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Friends of Science release May denialist ‘Update’

We were thrilled to see that our friends the Friends have released their latest denialist summary. As we eagerly read it, though, our enthusiasm was tempered as we realized all the arguments are zombies


The front page shows their now-familiar graph of satellite-derived lower tropospheric temperatures. It’s so familiar, in fact, that the x-axis seems indicate we haven’t yet started 2010, once again confirming our motto ‘together with the Friends of Science, we can be twice as far behind the times!’. The Friends derive a negative temperature trend of 0.06 C/decade for a period of less than a decade (hehe!). We’ve discussed how clever they are to do this before (it’s also of course discussed in the literature), and we remain disappointed they haven’t adopted our suggestion of tilting the graph 16 degrees clockwise to match the tilt of the Earth’s axis and give even the long-term trend a negative slope. They’re also very clever to mention the upward temperature spikes associated with El Niño events, but not the complementary downward ones due to La Niñas.

Their arguments are set out in handy bullet-point form on the second page. Let’s go through them one by one.

 1. The sun is the primary driver of climate change – not CO2: sadly, not in the last half-century or so, as we’ve discussed before and as shown by reconstructions of solar activity vs temperature over the historical record and, from reconstructions based on isotope proxies, earlier:
2. It's the sun’s effect on cosmic rays, which control cloudiness (from FoS's refs 2 and 9 on their page 3): cosmic rays inversely correlate with sunspot activity:
so it's no surprise that after other natural variables and a secular linear trend (i.e. global warming) are removed, as shown in the FoS graph, there's a fair inverse correlation between temperature and cosmic ray counts. However, there’s no relationship between cosmic ray changes and cloud cover changes:
One of the authors of the studies FoS quote in support, Friis-Christensen, has
disavowed a dominant cosmic-ray influence in recent decades.
3. The sun caused 75% of the temperature variation of the last century: this is based on FoS ref. 3 – a paper by Scafetta & West and an 'adjustment' of the surface temperature record to remove the effects of 'urban warming'. Scafetta & West's solar activity reconstruction has been falsified by other scientists working on the problem: see the links under 1 above and this paper;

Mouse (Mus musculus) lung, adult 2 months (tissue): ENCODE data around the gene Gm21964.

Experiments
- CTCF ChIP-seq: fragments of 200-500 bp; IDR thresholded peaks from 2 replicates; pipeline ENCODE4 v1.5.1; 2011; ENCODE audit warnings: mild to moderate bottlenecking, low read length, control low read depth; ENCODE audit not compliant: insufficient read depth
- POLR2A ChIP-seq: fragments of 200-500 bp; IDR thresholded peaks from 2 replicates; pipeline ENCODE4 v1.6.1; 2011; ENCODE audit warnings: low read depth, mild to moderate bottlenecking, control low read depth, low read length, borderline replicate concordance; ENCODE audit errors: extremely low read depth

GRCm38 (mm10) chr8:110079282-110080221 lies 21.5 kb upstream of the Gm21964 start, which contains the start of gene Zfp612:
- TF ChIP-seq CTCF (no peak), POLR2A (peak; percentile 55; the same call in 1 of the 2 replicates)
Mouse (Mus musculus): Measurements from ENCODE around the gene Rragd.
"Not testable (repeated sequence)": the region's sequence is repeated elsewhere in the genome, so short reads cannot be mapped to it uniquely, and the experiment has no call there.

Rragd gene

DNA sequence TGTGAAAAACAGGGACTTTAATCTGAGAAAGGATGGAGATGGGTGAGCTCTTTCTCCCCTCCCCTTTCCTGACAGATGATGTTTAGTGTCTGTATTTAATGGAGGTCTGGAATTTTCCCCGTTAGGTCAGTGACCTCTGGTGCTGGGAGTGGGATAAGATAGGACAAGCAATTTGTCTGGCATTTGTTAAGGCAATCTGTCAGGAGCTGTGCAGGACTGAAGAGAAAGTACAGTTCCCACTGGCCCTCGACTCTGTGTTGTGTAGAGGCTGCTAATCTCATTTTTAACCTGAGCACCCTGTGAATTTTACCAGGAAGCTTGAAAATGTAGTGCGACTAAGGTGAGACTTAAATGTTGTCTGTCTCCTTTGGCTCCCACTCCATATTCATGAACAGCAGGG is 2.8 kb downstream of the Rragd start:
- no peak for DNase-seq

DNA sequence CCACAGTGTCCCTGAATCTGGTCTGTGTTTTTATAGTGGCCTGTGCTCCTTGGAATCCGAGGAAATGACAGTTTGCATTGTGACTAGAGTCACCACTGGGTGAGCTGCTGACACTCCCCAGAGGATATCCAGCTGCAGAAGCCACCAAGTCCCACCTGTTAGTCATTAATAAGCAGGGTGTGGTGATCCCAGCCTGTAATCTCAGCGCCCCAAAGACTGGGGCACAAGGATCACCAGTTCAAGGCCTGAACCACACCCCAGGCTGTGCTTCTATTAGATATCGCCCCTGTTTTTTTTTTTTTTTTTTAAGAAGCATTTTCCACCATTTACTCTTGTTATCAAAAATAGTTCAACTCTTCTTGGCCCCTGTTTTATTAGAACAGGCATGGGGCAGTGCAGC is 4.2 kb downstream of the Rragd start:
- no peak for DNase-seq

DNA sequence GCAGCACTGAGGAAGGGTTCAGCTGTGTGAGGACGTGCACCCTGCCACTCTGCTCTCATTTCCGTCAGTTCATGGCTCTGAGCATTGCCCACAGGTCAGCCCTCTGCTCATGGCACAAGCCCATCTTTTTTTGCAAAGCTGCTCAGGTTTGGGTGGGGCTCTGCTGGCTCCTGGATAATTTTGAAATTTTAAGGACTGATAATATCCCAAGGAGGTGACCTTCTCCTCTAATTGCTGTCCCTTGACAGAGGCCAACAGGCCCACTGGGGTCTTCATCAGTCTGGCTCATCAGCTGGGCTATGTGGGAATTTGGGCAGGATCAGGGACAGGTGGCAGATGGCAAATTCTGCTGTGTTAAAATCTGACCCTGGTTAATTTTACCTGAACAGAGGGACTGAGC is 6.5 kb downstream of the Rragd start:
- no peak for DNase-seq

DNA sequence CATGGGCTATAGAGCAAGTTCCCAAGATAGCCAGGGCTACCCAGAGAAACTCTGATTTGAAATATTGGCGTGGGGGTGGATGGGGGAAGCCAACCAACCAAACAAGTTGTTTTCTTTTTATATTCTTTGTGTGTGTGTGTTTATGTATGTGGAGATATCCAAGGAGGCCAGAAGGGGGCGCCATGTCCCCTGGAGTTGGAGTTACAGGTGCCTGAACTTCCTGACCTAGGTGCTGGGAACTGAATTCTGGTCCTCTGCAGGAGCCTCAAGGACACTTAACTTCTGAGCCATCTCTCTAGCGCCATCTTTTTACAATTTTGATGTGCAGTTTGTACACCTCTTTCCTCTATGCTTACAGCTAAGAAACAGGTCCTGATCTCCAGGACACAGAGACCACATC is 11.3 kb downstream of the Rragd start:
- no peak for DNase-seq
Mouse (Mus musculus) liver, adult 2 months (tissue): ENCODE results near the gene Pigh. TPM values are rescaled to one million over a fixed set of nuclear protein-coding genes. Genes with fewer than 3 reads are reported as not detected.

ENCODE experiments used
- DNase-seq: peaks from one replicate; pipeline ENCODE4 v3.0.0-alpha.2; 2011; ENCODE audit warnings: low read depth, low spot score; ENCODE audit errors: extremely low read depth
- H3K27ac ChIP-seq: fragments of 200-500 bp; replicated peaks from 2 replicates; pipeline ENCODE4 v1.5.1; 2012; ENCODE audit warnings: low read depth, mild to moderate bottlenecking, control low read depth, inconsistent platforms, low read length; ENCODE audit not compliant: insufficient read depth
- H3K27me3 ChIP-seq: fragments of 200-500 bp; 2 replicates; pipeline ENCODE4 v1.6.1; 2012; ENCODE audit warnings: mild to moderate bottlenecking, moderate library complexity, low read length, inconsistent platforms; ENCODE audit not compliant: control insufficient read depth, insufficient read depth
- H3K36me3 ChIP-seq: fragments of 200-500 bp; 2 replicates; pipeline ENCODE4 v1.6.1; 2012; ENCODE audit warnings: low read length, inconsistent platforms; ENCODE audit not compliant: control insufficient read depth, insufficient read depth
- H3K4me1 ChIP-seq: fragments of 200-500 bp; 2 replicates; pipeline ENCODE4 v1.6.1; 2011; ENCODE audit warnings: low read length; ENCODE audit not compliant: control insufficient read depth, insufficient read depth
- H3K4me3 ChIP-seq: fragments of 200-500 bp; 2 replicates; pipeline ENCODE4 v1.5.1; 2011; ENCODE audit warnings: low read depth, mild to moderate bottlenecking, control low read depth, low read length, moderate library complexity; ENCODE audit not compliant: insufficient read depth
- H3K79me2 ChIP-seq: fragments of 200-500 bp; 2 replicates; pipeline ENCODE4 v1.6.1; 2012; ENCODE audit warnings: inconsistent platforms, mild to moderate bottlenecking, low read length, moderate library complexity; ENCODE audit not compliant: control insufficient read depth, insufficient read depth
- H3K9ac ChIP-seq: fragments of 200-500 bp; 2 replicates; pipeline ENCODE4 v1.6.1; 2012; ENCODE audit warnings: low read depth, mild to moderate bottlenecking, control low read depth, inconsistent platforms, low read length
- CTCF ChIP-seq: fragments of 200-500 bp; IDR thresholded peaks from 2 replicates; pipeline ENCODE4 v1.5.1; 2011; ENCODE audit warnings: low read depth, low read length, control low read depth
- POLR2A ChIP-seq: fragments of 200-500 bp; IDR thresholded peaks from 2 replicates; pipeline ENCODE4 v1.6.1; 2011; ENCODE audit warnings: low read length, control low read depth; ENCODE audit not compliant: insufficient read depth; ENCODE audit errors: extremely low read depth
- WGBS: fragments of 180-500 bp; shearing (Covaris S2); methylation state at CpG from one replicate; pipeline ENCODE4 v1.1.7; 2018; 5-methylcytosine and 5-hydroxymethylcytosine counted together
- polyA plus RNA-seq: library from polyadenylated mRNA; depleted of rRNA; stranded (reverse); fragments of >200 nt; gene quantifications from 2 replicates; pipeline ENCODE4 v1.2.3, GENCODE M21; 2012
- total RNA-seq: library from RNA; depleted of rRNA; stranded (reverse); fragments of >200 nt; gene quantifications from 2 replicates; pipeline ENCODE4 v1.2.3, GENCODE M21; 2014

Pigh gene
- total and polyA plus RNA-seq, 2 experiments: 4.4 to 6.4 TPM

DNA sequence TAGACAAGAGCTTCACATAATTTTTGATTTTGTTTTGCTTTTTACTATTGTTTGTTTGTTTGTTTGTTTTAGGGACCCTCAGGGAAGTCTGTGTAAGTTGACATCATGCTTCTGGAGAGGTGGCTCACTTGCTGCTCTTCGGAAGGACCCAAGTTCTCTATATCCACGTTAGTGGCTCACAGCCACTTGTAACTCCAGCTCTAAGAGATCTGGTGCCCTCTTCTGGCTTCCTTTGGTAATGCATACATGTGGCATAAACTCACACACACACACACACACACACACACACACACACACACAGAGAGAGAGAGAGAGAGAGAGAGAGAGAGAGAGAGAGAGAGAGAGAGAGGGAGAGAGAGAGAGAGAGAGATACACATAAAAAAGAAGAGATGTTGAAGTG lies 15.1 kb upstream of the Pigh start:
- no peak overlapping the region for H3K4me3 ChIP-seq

Regarding the urban warming 'correction', analysis of rural vs urban stations in surface temperature records to specifically look for this has shown that adjustments beyond those already inherent in those records are unnecessary:
and anyway - why should the surface T records be adjusted when they agree so well with the tropospheric ones? global temperature estimates
4. 'Correcting' the surface temperature record, and FoS ref. 4 (McKitrick & Michaels): see above.

5. The IPCC-modeled temperature trend is higher than observed. Globally, sadly, it isn’t; the agreement is very good:
The Friends’ ref. 5 (Douglass et al. 2007) specifically looked at the tropics, not globally; and its findings have since been found to suffer from bad observational data and bad statistics:
6. Tropical cloud cover changes (ref. 6): the clouds that dominate the effects in the tropics have been found to be cooling *low* level, not warming high level ones, and warming leads to a reduction in these and therefore a positive feedback:;325/5939/460
7. Drying of the uppermost troposphere since 1948: trends including old data are contaminated by limited early coverage and data biases that have been difficult to correct for in reanalyses:
The very uppermost troposphere is affected by cooling and drying of the lower stratosphere - which is an expected consequence of ozone depletion and the 'blanketing' effect of increased greenhouse gases:
Near-surface humidity, however, has increased with temperature:
For a recent review of atmospheric water vapour, including its positive feedback effect, see here:
CO2 is plant food: it depends on the particular ecosystem; in many, limitations of other nutrients cause an ultimate decrease in plant productivity:
Sadly, it seems, these 'new' arguments by our friends the Friends are actually old and have been countered many times by the warmalarmist conspiracy of consensus that dominates the corrupt, stinking morass of the peer-reviewed scientific literature. However, we continue to have faith that they'll come up with new ones. Carry on denying!

John A. Marr writes:
I don't have time to debunk all these now but the CO2 is plant food meme always winds me up. a) Everyone knows about photosyntesis; 2) Plants do need CO2 (duh) but their growth rate depends also on soil, water, fertizer, absence of pests, competition from other plants, sunlight and, yes, climate: not too hot not too cold. Has anybody ever suggested getting rid of  all the CO2 in the atmosphere? That's not even a straw man.
Dr S, you might also want to point out that CO2 is an integral part of beer and, gasp, gin and tonic. Do those greenies really want to take the fizz out of our beverages?
Also, oxygen is animal food and using it up to oxidize fossil organic matter is decreasing the atmospheric concentration of the stuff of life for us animals.
 What utter b*llocks.
 John A. Marr

Dr. Schweinsgruber writes in response:
Yeah, excellent idea: CO2 is pub it is in beer. Too much CO2 in beer yields wheat beer!

Stop, if CO2 is integral part of beer, then FoS should focus on bringing the useless Canadian liquor laws down. No drinking age anymore...but first, send FoS to the library to update their outdated scientific knowledge they are spreading around!

Does everybody know that cow dung is also plant food?